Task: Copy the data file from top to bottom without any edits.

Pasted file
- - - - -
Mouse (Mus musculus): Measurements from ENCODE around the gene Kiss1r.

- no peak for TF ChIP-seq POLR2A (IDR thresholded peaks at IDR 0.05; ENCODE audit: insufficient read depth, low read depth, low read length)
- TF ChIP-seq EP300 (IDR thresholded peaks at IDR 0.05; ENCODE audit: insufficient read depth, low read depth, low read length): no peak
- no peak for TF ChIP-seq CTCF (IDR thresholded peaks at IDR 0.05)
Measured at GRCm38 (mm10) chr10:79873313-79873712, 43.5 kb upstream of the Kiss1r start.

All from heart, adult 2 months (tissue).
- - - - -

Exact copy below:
Mouse (Mus musculus): Measurements from ENCODE around the gene Kiss1r.

- no peak for TF ChIP-seq POLR2A (IDR thresholded peaks at IDR 0.05; ENCODE audit: insufficient read depth, low read depth, low read length)
- TF ChIP-seq EP300 (IDR thresholded peaks at IDR 0.05; ENCODE audit: insufficient read depth, low read depth, low read length): no peak
- no peak for TF ChIP-seq CTCF (IDR thresholded peaks at IDR 0.05)
Measured at GRCm38 (mm10) chr10:79873313-79873712, 43.5 kb upstream of the Kiss1r start.

All from heart, adult 2 months (tissue).